The most buzzed-about company at CES 2020 doesn’t make a gadget you can see or touch. It doesn’t even have a product yet. But for reasons I’m still not entirely sure I grasp, the lead-up to this week’s show in Las Vegas was dominated by discussion of a project called Neon, which has emerged from a previously unknown Samsung subsidiary known as STAR Labs.
What Neon has been promising is so ambitious that it’s easy to swing your expectations around full circle and assume the mundane. The project’s Twitter bio simply reads “Artificial Human,” which could mean anything from an AI chatbot to a full-on android. Promotional videos posted in the run-up to CES, however, suggested that Neon would very much be closer to the former.
NEON = ARTIFICIAL HUMAN— NEON (@neondotlife) December 27, 2019
Yesterday, we were finally able to see the technology for ourselves. And they are, indeed, just digital avatars, albeit impressively realistic ones. We weren’t able to interact with Neon ourselves, and the demonstration we did see was extremely rough. But the concept and the technology is ambitious enough that we’re still pretty intrigued. (To get a clear idea of the tech’s limitations, check out this interaction between a CNET journalist and a Neon avatar.)
After a low-key event on the CES show floor, we caught up with Neon CEO Pranav Mistry to chat about the project.
Even at a youthful-looking 38, Mistry is a tech industry veteran who’s worked on products like Xbox hardware at Microsoft and the original Galaxy Gear at Samsung. “It was completely my baby, from design to technology,” he recalls of the early smartwatch. As VP of research at Samsung he later moved on to projects like Gear VR, but with Neon he’s now spearheading an initiative without direct oversight from the parent company.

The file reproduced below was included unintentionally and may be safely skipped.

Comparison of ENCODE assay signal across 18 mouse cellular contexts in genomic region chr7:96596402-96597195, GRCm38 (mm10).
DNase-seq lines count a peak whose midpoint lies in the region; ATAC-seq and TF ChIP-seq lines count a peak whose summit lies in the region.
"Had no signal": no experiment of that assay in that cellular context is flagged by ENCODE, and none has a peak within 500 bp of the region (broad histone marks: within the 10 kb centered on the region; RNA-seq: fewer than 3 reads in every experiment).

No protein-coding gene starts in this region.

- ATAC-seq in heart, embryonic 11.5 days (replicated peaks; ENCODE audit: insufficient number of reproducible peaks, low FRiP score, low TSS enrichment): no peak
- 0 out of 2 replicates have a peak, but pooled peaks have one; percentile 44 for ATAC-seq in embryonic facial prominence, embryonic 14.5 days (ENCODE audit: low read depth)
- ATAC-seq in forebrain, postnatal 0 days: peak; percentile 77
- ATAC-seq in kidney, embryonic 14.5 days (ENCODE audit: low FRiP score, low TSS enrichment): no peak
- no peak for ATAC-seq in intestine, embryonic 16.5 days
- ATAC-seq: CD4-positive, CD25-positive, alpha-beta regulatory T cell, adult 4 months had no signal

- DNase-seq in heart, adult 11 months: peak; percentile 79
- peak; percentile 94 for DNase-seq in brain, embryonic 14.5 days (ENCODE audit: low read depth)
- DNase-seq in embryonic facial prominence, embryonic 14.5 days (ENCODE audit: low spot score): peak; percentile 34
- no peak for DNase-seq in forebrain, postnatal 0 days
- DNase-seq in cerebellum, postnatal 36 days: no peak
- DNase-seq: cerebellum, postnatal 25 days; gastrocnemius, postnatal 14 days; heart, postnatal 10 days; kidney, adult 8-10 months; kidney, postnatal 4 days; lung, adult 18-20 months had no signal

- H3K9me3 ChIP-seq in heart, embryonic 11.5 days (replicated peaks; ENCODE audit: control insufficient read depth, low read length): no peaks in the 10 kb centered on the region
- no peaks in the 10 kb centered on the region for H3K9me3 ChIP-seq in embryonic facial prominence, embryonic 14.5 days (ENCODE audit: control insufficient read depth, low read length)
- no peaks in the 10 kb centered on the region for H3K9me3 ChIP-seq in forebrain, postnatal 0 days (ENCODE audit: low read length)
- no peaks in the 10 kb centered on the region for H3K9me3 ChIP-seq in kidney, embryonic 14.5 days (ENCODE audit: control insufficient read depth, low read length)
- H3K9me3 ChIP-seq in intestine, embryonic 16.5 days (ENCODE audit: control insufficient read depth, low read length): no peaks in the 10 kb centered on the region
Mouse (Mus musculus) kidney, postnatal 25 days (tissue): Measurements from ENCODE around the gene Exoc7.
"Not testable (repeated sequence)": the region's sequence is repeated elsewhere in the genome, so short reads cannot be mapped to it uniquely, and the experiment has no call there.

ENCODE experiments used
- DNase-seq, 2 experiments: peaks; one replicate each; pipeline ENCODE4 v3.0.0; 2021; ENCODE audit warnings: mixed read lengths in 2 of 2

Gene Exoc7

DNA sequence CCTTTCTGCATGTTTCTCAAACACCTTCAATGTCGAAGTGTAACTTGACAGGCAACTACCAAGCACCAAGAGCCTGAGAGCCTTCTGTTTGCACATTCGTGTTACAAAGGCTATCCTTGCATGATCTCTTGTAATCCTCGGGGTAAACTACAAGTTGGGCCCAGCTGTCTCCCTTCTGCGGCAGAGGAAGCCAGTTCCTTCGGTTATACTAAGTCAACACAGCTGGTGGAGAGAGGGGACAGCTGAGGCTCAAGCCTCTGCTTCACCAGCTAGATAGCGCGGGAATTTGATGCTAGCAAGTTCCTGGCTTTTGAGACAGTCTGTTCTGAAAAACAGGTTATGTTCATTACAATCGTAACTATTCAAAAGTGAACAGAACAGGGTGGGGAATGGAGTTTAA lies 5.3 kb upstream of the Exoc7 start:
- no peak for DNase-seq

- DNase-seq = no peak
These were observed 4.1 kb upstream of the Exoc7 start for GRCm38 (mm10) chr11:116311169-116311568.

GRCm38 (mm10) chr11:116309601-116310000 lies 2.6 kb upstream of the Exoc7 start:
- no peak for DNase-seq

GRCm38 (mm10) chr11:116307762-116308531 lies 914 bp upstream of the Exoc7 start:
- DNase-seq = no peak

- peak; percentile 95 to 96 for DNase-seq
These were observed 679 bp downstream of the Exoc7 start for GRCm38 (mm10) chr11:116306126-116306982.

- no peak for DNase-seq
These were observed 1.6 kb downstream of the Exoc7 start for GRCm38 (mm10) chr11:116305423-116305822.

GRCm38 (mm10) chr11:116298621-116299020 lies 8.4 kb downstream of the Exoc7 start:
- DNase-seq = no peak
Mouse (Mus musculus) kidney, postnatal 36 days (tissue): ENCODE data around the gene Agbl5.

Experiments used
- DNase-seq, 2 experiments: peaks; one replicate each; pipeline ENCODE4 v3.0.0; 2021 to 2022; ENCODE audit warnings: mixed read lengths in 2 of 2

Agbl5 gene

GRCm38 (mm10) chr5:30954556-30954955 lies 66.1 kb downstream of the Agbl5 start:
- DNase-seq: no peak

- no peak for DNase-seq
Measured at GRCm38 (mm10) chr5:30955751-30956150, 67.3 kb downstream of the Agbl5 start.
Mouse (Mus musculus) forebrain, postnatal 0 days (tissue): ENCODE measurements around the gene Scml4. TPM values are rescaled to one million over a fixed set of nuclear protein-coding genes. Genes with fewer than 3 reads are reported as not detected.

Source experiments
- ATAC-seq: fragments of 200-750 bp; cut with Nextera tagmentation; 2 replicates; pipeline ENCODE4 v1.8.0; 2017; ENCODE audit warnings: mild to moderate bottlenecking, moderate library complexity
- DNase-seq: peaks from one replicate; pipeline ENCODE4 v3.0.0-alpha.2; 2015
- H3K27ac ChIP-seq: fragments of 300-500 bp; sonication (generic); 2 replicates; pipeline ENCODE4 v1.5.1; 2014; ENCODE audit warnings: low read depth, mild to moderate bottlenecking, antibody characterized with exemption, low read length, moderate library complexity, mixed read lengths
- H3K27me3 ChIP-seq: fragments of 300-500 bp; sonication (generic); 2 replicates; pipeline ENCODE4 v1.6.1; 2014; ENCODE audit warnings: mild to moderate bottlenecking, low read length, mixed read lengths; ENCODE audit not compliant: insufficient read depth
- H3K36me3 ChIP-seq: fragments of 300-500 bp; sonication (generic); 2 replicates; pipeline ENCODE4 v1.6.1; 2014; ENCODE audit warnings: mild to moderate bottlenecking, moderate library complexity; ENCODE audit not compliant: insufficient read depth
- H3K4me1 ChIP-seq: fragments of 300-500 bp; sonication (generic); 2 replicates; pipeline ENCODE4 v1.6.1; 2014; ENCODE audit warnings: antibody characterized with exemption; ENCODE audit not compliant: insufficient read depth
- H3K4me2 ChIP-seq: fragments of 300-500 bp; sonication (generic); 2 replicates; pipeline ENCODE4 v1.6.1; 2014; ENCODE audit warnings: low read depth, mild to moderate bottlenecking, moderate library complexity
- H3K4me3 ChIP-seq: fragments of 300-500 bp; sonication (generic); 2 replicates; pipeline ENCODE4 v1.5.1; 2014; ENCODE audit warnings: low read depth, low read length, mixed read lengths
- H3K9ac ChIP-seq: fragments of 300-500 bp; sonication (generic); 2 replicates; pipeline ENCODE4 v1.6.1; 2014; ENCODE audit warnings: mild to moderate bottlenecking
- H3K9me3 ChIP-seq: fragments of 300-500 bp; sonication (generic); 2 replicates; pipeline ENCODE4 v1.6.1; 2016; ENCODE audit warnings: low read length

“Right now you can say that [STAR Labs is] owned by Samsung,” Mistry tells me. “But that won’t necessarily always be the case. There’s no technology relation or product relation between what STAR Labs does and Samsung. There’s no Samsung logos anywhere, there’s nothing to do with Bixby or any other product that’s part of Samsung. Even what we’re planning to show at CES — no-one at Samsung other than me knows about it or can tell me not to do it.”
Mistry speaks at a thousand miles an hour, and one day I would very much like to sit down with him for a longer chat conducted at a less breakneck pace. At various points he invoked Einstein, Sagan, and da Vinci in an attempt to convey the lofty goals he was aiming to achieve with Neon. It was never less than entertaining. My focus, however, was on figuring out how Neon works and what it actually is.
The Neon project is — or as the company would say, “Neons are” — realistic human avatars that are computationally generated and can interact with you in real time. At this point, each Neon is created from footage of an actual person that is fed into a machine-learning model, although Mistry says Neon could ultimately just generate their appearances from scratch.